Abstract

This paper discusses the question as to whether or not the high-grade metamorphic rocks exposed in the Mozambique belt (MB) of East Africa and Madagascar have played any role in the formation and dispersal of the supercontinent Rodinia, believed to have existed between ~1000 and ~750 Ma. First, there is little evidence for the production of significant volumes of ~1300 to ~1000 Ma (Kibaran- or Grenvillian-age) continental crust in the MB, except, perhaps, in parts of northern Mozambique. This crust cannot be related conclusively to either magmatic accretion processes along the active margin(s) of Rodinia, or to a collision event during continental collision and accretion leading to amalgamation of the supercontinent. Madagascar is totally devoid of rocks in this age bracket. Second, there is no conclusive evidence for a ~1000 Ma high-grade metamorphic event in the MB, although such metamorphism has been recorded in the presumed continuation of the MB in East Antarctica. Third, there is also no evidence for post-1000 Ma sedimentary sequences that could have been deposited on the passive margin(s) of Rodinia. In contrast, extensive structural reworking and metamorphic overprinting of Archaean rocks, particularly in Tanzania and Madagascar, characterize the MB of East Africa and Madagascar, and these rocks either constitute marginal parts of cratonic domains or represent crustal blocks (terranes or microcontinents?) of unknown derivation. Furthermore, there is evidence for extensive granitoid magmatism in the time period ~840 to <600 Ma, whose predominant calc-alkaline chemistry suggests subduction-related active margin processes. If this were related to the breakup and dispersal of Rodinia, this breakup must have begun prior to ~840 Ma. Peak metamorphic events during the Pan-African accretion and amalgamation process leading to formation of the supercontinent Gondwana are diachronous across the MB and occurred between ~640 and ~550 Ma. This suggests that the MB did not form by simple collision of East and West Gondwana, but represents a terrane collage resulting from accretion of crustal blocks whose dimensions and origins remain to be defined.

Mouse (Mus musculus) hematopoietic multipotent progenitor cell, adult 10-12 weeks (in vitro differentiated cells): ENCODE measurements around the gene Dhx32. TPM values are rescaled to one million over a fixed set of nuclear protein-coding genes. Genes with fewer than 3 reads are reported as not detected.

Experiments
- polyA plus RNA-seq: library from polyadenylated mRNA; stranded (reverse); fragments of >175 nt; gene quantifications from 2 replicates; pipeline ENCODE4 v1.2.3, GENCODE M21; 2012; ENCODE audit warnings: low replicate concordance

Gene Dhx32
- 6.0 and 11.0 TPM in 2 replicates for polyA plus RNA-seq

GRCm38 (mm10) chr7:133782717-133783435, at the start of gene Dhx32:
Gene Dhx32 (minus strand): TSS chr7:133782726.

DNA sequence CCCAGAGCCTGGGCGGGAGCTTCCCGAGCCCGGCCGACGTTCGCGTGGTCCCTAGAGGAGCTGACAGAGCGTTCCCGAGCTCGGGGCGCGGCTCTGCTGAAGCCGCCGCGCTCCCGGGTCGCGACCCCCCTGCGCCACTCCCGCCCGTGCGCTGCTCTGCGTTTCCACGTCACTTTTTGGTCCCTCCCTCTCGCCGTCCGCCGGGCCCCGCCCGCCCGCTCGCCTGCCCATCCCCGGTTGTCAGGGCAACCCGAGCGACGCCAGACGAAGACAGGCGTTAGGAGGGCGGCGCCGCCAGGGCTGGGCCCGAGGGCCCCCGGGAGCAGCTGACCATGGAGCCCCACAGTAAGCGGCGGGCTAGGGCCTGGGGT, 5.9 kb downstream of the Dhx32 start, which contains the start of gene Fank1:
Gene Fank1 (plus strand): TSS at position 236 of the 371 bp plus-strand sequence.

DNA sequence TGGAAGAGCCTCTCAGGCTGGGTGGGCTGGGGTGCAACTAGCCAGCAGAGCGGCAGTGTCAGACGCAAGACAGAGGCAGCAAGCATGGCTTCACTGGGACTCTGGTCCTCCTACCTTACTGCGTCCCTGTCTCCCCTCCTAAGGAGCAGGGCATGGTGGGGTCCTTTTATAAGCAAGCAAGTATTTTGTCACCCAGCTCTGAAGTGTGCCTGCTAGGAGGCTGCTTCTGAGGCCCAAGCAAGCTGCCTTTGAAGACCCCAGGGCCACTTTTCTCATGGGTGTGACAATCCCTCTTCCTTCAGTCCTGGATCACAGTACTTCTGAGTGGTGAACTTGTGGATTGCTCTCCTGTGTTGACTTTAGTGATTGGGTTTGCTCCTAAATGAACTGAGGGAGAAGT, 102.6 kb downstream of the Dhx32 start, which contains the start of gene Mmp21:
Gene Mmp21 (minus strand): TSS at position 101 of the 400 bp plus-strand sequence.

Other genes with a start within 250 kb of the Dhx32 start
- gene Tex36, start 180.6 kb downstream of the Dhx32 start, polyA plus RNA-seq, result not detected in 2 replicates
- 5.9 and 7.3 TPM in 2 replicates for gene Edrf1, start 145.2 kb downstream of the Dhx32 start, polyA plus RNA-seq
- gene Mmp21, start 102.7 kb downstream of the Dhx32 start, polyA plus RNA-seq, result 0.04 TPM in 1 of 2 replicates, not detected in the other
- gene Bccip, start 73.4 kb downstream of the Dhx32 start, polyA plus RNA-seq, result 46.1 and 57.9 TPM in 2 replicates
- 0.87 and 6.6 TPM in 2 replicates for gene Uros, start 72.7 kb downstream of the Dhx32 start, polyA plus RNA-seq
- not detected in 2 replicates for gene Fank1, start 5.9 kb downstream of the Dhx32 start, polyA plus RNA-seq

You do not currently have access to this article.